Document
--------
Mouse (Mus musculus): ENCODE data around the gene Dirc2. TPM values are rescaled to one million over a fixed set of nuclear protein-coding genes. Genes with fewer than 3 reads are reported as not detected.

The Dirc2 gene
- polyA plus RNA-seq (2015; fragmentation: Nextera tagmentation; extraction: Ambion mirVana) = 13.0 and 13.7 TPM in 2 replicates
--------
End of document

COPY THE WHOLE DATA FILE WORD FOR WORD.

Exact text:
Mouse (Mus musculus): ENCODE data around the gene Dirc2. TPM values are rescaled to one million over a fixed set of nuclear protein-coding genes. Genes with fewer than 3 reads are reported as not detected.

The Dirc2 gene
- polyA plus RNA-seq (2015; fragmentation: Nextera tagmentation; extraction: Ambion mirVana) = 13.0 and 13.7 TPM in 2 replicates